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Social Motivation and Naïve Theories in Children with Autism Spectrum Disorder

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Social Motivation and Naïve Theories in Children with Autism Spectrum Disorder

Burnside, Kimberly (2016) Social Motivation and Naïve Theories in Children with Autism Spectrum Disorder. Masters thesis, Concordia University.

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Abstract

Social motivation theory attempts to explain Autism Spectrum Disorder (ASD) symptomatology by suggesting that deficits in social motivation have downstream effects on children’s socio-cognitive abilities, such as theory of mind (ToM; Chevallier, Kohls, Troiani, Brodkin, & Schultz, 2012). This theory posits that children with ASD would show social motivation deficits, such as a lack of social preference, and would show deficits in ToM, such as failing an implicit false belief task. An objective to the present study was to examine the association between tasks measuring social motivation and ToM abilities in typically developing (TD) children and children with ASD. ToM is an example of naïve psychology, a category of domain-specific core understandings. Another objective of this study was to extend work on the dissociation across naïve theories by exploring children’s performance on naïve psychology, as well as naïve physics, and naïve biology. A biological motion and a static face preference task were administered on a split screen to measure social motivation. An implicit false belief task was administered to measure ToM (naïve psychology), a story sequencing task was used to measure naïve physics, and an understanding of “insides” was assessed to measure naïve biology. Tasks measuring social motivation were related to each other when assessed in TD children only. TD children but not children with ASD showed a social preference. Furthermore, children with ASD failed the implicit false belief task but not the naïve physics or naïve biology tasks. The present study replicates and extends previous findings, as well as strengthens the understanding of ASD symptomatology in the context of social motivation theory.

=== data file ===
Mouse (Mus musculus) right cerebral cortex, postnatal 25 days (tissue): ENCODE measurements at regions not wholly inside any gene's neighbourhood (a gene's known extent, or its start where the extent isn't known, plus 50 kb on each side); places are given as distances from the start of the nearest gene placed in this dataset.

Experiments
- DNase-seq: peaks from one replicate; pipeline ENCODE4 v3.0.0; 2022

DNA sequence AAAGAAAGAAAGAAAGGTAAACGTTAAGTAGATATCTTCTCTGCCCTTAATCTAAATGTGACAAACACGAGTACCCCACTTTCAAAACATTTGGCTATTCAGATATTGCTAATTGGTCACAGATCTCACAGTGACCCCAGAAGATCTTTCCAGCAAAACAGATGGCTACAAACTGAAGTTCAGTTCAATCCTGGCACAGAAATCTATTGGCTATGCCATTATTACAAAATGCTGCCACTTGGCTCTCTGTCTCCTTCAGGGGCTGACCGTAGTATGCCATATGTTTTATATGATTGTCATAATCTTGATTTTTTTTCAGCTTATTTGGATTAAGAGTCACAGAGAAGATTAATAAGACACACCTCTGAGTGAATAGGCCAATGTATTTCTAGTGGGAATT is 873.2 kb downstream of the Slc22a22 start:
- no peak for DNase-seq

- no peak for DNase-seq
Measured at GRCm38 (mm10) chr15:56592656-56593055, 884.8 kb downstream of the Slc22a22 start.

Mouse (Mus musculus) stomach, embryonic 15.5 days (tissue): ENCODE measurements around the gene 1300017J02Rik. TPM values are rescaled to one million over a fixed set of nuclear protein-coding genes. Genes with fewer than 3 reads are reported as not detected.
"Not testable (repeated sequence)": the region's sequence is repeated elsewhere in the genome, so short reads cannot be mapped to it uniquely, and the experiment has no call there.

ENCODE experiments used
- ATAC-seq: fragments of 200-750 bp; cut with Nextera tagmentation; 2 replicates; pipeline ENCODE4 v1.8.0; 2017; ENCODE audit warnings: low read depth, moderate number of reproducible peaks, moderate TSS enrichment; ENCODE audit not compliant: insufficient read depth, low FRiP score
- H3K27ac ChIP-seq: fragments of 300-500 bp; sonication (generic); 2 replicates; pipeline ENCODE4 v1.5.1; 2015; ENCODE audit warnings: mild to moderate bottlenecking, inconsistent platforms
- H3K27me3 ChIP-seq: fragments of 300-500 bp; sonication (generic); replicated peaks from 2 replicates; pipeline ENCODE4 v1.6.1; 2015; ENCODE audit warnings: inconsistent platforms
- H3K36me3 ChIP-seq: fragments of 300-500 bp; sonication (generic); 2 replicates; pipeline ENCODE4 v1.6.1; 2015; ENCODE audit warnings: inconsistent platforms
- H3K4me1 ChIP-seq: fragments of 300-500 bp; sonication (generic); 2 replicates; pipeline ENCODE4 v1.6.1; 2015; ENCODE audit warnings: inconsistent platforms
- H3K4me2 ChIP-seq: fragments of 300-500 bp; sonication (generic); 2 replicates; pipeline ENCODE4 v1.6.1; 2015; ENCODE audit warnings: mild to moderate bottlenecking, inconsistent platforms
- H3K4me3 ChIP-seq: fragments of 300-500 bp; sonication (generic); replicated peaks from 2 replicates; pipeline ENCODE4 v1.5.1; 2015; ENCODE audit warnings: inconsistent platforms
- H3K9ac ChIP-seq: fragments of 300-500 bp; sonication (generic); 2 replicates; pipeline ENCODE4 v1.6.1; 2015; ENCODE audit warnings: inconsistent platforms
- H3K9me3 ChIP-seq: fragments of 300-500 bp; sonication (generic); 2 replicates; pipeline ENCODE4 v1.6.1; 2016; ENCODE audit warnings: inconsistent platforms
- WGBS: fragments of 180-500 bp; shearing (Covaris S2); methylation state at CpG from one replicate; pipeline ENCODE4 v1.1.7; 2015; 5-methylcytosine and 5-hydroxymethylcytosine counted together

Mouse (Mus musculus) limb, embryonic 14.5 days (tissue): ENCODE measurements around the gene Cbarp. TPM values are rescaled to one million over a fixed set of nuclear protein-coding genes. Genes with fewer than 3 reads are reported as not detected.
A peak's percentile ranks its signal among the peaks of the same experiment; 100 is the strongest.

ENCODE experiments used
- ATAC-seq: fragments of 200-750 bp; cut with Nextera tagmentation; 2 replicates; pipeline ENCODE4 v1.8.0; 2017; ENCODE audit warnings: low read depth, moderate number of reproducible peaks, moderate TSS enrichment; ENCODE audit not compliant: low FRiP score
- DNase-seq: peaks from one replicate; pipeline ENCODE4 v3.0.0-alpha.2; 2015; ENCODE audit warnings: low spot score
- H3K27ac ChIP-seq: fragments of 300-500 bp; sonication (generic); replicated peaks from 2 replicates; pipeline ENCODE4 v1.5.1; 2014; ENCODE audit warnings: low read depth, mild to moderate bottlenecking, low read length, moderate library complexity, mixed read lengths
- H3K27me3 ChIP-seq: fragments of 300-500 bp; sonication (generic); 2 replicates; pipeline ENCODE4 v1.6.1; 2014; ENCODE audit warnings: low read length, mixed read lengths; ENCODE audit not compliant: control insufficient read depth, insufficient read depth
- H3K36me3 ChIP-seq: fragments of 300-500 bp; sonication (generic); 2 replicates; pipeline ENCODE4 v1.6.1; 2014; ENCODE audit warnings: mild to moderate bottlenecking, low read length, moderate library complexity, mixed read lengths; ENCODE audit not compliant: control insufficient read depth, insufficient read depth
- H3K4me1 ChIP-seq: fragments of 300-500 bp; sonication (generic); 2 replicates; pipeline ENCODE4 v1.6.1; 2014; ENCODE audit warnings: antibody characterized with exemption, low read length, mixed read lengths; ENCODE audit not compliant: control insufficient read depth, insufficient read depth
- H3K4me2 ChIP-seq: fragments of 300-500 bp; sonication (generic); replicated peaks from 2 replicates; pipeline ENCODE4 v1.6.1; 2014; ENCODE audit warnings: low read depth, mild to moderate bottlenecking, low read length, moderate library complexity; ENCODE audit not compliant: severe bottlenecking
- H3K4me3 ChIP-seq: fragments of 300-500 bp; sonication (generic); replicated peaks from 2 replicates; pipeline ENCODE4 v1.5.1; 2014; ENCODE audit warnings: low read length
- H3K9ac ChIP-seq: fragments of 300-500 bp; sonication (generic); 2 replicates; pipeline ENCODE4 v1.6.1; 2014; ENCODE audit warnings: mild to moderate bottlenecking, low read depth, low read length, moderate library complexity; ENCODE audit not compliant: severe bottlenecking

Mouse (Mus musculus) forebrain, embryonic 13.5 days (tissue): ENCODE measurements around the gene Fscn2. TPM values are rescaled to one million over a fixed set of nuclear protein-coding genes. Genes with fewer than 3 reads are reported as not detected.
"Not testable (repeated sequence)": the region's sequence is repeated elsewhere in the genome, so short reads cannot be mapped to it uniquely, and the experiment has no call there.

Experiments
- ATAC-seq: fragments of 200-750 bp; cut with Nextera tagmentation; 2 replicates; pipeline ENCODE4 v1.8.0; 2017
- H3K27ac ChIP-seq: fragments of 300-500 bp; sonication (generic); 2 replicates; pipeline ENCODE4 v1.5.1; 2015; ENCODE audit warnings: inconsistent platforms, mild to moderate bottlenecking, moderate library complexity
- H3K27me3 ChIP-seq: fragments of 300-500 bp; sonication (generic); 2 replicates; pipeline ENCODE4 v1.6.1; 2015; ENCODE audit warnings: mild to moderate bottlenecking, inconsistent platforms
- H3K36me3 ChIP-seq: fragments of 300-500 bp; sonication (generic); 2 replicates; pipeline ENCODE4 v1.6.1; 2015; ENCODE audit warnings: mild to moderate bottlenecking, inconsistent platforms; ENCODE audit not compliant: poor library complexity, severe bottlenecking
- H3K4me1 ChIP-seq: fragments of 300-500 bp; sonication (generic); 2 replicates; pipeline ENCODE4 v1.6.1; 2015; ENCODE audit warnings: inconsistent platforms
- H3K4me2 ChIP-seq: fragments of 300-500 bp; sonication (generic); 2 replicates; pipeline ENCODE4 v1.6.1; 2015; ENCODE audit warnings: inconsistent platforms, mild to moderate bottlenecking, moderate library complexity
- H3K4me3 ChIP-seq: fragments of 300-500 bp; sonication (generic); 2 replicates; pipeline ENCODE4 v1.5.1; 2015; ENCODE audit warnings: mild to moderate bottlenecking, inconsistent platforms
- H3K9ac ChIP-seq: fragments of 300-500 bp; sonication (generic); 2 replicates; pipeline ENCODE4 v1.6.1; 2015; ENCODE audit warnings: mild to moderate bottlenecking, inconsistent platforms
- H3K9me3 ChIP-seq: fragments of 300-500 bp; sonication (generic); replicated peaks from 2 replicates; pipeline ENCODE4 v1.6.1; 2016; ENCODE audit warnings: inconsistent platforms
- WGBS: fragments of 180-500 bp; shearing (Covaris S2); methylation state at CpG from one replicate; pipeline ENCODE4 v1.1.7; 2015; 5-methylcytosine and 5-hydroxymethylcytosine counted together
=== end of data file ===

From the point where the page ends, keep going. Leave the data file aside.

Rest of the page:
Divisions:Concordia University > Faculty of Arts and Science > Psychology
Item Type:Thesis (Masters)
Authors:Burnside, Kimberly
Institution:Concordia University
Degree Name:M.A.
Program:Psychology
Date:18 August 2016
Thesis Supervisor(s):Poulin-Dubois, Diane
ID Code:981512
Deposited By: KIMBERLY BURNSIDE
Deposited On:07 Nov 2016 19:59
Last Modified:18 Jan 2018 17:53
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